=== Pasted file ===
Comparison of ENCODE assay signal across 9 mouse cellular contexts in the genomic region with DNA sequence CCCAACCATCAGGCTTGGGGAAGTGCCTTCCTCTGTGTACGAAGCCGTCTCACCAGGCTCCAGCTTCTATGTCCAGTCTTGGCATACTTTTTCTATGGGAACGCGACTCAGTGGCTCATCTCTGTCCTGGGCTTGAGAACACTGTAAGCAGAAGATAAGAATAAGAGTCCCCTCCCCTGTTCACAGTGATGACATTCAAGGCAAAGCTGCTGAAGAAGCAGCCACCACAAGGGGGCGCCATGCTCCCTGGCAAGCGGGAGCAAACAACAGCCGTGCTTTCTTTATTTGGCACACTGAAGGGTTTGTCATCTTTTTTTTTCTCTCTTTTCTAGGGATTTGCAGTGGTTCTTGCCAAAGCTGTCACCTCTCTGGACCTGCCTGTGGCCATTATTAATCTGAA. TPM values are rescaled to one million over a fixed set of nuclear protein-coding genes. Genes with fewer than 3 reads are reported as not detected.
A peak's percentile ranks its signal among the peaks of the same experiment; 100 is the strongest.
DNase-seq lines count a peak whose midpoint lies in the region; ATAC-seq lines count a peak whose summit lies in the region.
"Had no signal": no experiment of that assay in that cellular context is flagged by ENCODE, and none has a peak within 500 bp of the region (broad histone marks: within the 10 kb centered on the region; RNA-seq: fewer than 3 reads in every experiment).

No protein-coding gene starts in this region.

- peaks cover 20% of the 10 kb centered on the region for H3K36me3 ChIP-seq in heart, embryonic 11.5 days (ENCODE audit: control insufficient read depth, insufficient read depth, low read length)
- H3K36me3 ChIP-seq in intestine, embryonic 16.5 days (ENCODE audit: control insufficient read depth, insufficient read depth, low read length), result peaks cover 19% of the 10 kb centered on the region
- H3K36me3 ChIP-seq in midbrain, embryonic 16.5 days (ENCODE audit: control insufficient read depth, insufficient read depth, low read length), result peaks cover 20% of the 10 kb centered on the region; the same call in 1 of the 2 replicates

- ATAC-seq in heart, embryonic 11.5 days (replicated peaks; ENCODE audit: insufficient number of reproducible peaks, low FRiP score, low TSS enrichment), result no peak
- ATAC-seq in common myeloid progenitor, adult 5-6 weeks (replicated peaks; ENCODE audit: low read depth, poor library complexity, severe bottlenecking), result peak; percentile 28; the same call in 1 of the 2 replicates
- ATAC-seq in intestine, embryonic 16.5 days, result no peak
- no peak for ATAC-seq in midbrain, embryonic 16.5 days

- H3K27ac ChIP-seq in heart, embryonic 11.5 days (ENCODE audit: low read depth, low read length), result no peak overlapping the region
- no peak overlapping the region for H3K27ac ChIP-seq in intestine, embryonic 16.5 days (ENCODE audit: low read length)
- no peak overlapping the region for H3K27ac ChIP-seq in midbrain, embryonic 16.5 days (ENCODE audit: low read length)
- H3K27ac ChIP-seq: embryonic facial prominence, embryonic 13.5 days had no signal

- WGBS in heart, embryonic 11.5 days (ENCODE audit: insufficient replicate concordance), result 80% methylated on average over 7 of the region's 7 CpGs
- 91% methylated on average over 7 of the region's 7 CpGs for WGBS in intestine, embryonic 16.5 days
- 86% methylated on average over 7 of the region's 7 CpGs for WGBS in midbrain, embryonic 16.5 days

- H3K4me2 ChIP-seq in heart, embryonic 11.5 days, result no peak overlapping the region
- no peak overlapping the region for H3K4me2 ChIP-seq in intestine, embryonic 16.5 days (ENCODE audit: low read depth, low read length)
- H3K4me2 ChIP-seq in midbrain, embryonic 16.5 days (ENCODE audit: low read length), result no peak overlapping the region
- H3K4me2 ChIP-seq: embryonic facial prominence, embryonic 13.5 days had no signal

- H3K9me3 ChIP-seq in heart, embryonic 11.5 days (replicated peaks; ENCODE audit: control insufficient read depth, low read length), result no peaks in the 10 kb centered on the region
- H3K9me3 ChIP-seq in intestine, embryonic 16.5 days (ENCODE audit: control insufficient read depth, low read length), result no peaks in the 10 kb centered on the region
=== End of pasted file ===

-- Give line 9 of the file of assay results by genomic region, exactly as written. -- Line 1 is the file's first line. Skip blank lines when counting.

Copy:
- ATAC-seq in heart, embryonic 11.5 days (replicated peaks; ENCODE audit: insufficient number of reproducible peaks, low FRiP score, low TSS enrichment), result no peak